Eating and nutrition Children with heart disease (unlike adults) may need a high calorie diet. Because their hearts are working much harder, children with cardiomyopathy will burn off more calories than other children. Without a high enough calorie intake they will fail to thrive and will put on weight slowly.

Adults should give the child lots of praise for trying, even if he or she does not quite manage it the first time. Adults should try to relax and keep their own anxiety at bay. Sounding cross can make things worse. If adults cannot stay calm, staff will not mind if they do not go in for the procedure with the child.

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Smaller and more frequent meals may be needed for babies and children who tend to get a full-up or bloated feeling. Children taking diuretics benefit from having potassium-rich foods such as dried fruit and bananas. It can be helpful to see the hospital dietician for advice and support and, if problems arise, the paediatric gastro-enterologist.

Gene testing can also be very helpful.

associated with both DCM and ARVC have also been found.

Looking at families affected by HCM led to the discovery that it is caused by mutations in the genes affecting heart muscle proteins. The mutations can be thought of as spelling mistakes in the genes.

We know that in the same family the same “spelling mistake” of the genetic code can occur – although members of the same family might be affected very differently.

The first mutation was found in 1989. Since then, gene mutations 4

Supplements such as Maxiful or Duocal can be added to babies’ formula milk or expressed breast milk.

Gene testing is done to look for disease causing gene mutations in a family and the results can take many months.


Sometimes children may need to be fed by a nose or stomach tube. If children are prone to bringing up their food, antacids and anti-sickness treatments, such as domperidone, ranitidine, and ondansetron, can be used.

Immunisation Children with cardiomyopathy should be kept up-to-date with childhood immunisations wherever possible including those for flu, pneumonia and chicken pox. Talk to your child’s doctor every year about this.

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Gene testing is also done when a gene mutation has been found in a family and other family members are being checked to see if they have inherited the mutation. Those getting a positive result will know they are at risk of developing the condition and need regular checks. Those who have not inherited the mutation do not need further heart checks.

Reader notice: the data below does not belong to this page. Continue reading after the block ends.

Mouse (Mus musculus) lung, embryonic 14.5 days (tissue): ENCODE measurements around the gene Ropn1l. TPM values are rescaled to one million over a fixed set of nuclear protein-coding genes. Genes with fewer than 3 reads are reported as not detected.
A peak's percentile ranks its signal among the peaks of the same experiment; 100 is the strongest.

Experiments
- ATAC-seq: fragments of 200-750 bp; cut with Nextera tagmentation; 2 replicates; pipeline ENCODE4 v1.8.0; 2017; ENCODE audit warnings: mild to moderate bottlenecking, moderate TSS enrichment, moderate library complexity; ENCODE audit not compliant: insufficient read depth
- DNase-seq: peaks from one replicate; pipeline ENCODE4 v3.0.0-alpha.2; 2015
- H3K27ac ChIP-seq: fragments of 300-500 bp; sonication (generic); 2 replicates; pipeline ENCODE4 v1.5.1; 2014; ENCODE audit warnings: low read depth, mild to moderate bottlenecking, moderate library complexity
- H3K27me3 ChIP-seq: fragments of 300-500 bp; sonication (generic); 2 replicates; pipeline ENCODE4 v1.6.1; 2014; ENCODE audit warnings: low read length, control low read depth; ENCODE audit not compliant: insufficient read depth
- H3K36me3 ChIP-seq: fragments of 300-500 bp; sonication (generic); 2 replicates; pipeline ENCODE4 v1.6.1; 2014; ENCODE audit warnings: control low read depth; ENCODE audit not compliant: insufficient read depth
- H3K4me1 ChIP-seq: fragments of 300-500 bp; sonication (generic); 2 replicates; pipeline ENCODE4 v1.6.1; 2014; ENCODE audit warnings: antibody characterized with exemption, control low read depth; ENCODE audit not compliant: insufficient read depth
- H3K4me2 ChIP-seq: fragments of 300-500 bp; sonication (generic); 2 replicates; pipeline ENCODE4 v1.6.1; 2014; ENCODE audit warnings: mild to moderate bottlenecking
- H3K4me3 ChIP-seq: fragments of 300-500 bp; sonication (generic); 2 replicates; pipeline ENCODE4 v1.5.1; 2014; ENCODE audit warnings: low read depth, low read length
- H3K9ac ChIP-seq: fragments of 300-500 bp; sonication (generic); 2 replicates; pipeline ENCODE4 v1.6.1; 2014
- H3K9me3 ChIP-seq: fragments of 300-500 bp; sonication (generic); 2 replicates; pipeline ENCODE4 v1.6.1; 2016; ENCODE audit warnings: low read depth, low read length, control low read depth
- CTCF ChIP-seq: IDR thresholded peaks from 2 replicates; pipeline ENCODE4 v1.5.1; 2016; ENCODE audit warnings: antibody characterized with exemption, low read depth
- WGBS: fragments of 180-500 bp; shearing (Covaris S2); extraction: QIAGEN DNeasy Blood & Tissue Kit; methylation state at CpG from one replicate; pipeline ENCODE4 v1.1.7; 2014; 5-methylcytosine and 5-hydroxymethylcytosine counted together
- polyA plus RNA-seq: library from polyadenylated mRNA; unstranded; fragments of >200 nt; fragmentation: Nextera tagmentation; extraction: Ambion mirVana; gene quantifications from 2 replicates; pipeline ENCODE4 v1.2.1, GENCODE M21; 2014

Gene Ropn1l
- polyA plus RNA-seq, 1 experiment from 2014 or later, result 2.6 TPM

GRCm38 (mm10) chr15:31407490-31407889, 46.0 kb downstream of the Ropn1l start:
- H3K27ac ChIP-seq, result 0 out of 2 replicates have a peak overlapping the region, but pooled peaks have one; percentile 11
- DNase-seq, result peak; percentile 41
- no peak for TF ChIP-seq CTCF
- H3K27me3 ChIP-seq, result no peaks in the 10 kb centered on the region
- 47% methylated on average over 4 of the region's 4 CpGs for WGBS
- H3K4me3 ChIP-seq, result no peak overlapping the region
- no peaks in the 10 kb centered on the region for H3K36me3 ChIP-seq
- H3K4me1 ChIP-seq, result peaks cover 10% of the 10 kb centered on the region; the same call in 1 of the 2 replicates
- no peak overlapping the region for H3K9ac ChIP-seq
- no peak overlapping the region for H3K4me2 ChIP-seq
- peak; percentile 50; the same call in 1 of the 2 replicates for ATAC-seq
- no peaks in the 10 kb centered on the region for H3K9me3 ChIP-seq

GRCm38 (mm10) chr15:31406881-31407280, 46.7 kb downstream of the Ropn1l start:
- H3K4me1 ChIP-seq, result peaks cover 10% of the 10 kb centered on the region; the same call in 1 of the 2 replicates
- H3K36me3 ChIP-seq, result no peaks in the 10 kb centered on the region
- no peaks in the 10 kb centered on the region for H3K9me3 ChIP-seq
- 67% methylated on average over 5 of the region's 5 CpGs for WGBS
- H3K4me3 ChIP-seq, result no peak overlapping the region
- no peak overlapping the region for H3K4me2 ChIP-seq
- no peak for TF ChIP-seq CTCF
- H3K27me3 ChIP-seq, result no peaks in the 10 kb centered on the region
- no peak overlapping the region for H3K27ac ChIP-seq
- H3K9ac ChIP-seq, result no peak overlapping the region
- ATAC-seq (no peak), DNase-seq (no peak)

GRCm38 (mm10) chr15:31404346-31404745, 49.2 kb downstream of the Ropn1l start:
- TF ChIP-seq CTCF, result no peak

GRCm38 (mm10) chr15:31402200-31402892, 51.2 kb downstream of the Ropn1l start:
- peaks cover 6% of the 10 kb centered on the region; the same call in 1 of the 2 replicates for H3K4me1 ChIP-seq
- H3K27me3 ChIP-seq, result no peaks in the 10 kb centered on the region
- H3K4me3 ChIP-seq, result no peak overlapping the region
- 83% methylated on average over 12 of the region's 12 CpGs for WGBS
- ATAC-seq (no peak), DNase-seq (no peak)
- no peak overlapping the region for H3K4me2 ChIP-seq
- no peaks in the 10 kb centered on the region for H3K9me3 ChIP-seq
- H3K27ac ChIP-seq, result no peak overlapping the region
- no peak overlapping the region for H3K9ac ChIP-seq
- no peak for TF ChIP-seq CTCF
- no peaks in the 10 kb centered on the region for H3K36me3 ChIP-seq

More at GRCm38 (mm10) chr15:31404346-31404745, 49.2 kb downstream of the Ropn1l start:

Gene testing is done from blood samples. In some cases, finding the gene mutation can help the doctors decide the best treatment and after-care for the child. Before genetic testing is done, the doctor and a genetic counsellor will discuss important issues with the family.

Going to school Children should continue to go to school because it is important for their social and emotional development as well as helping them lead lives that are as normal as possible. But managing school and friendships can be tricky for newly-diagnosed children, especially if they have missed a lot of school. Good communication with the school is vital. Ask your child’s doctor or nurse to send an information pack to the school explaining your child’s medication and the need for hospital appointments and stays and also what the school should do in cases of illness or an emergency. It is important to meet regularly with the teachers to talk about your child's health and how they are coping. If your child is seriously affected, talk to the school about whether he or she can receive any individual support or might qualify for a statement of special educational needs.


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Not all patients with cardiomyopathy need the same drugs, and particular medications may be used for different reasons. The main ones include: ACE inhibitors (captopril, enalapril, lisinopril) These drugs widen the blood vessels, allowing more blood to pass through.

They are very important when the heart has pumping problems. The drugs reduce the heart’s workload, allowing the heart to recover. The drugs are started at a low dose and gradually increased. Blood pressure and kidney function will need to be checked, particularly when the drugs are first taken. 15

Sometimes schools can overreact and limit your child more than they need to, which makes children feel stifled and highlights that they are different from their classmates. However, if children feel they are not being listened to at school, they can find themselves pushed into activities they feel unable to do and they feel unsafe. Older children also find it hard to talk to their friends and can feel left out. Some schools help by pairing children so that a child will not be the only one not doing an activity.